CGRP and its receptors provide new insights into migraine pathophysiology


Over the past 300 years, the migraine field has been dominated by two main theories—the vascular theory and the central neuronal theory. The success of vasoconstrictors such as ergotamine and the triptans in treating acute migraine bolstered the vascular theory, but evidence is now emerging that vasodilatation is neither necessary nor sufficient to induce a migraine attack. Attention is now turning to the core migraine circuits in the brain, which include the trigeminal ganglia, trigeminal nucleus, medullary modulatory regions, pons, periaqueductal gray matter, hypothalamus and thalamus. Migraine triggers are likely to reflect a disturbance in overall balance of the circuits involved in the modulation of sensory activity, particularly those with relevance to the head. In this Review, we consider the evidence pointing towards a neuronal mechanism in migraine development, highlighting the role of calcitonin gene-related peptide (CGRP), which is found in small to medium-sized neurons in the trigeminal ganglion. CGRP is released during migraine attacks and can trigger migraine in patients, and CGRP receptor antagonists can abort migraine. We also examine whether other drugs, such as triptans, might exert their antimigraine effects via their actions on the neuronal circuit as opposed to the intracranial vasculature.

Key Points

  • Migraine pathophysiology involves complex peripheral and central processes

  • Neither vasodilatation nor neurogenic inflammation alone is sufficient to explain migraine pathophysiology

  • The brains of patients with migraine are susceptible to activation by various triggers that do not affect non-migraineurs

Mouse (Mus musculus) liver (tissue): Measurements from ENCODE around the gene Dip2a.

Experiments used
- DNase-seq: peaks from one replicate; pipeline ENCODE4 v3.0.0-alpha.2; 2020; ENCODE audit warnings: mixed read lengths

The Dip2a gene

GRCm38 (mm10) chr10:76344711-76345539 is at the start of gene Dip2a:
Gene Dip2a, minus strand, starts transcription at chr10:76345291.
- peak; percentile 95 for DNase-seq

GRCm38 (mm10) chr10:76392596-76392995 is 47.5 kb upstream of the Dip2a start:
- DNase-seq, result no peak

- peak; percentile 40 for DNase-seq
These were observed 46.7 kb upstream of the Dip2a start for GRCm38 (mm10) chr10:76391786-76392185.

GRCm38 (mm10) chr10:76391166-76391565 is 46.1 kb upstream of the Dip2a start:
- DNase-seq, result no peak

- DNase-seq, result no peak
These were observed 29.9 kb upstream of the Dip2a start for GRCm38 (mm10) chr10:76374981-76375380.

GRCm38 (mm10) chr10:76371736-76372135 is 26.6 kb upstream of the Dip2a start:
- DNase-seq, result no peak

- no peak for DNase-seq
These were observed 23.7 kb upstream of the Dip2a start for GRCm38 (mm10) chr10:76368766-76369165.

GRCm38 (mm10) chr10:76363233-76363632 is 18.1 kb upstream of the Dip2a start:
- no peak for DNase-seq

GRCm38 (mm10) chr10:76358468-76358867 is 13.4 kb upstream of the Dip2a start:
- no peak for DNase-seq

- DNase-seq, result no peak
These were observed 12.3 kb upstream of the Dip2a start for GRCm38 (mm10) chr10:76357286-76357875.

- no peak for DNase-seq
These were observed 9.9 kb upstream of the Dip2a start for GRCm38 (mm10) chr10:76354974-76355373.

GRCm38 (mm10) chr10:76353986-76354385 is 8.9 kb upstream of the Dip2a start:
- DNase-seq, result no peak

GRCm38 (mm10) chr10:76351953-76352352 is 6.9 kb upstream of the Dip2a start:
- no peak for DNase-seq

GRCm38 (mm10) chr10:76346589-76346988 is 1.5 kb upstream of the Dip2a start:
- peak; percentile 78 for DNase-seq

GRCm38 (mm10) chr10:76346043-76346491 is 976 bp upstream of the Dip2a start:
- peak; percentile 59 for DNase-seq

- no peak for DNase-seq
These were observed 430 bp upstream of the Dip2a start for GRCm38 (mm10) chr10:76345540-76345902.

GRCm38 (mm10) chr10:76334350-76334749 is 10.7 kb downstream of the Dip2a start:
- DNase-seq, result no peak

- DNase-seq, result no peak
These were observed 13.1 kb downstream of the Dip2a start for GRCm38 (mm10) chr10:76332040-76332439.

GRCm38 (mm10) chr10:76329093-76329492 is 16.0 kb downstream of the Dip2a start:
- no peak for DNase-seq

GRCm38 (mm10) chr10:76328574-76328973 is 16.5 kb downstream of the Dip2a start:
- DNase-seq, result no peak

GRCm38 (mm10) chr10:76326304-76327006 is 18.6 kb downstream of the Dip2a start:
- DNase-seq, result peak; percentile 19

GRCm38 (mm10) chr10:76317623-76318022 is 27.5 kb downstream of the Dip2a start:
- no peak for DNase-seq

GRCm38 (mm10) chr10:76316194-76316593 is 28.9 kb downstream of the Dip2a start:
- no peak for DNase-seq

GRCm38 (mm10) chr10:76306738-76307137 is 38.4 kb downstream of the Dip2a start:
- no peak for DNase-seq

• The sensitivity of migraineurs to specific triggers possibly has a genetic basis

  • Calcitonin gene-related peptide seems to have a central role in migraine pathogenesis through both peripheral and central mechanisms

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Figure 1: Migraine as a deficit in filtering of sensory inputs—a model.


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T. W. Ho, L. Edvinsson and P. J. Goadsby contributed equally to researching data for the article, discussion of content, writing, and reviewing and/or editing of the manuscript before submission.

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Correspondence to Lars Edvinsson.

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T. W. Ho is a Director at Merck Sharp & Dohme. The other authors declare no competing interests.

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Ho, T., Edvinsson, L. & Goadsby, P. CGRP and its receptors provide new insights into migraine pathophysiology. Nat Rev Neurol 6, 573–582 (2010).

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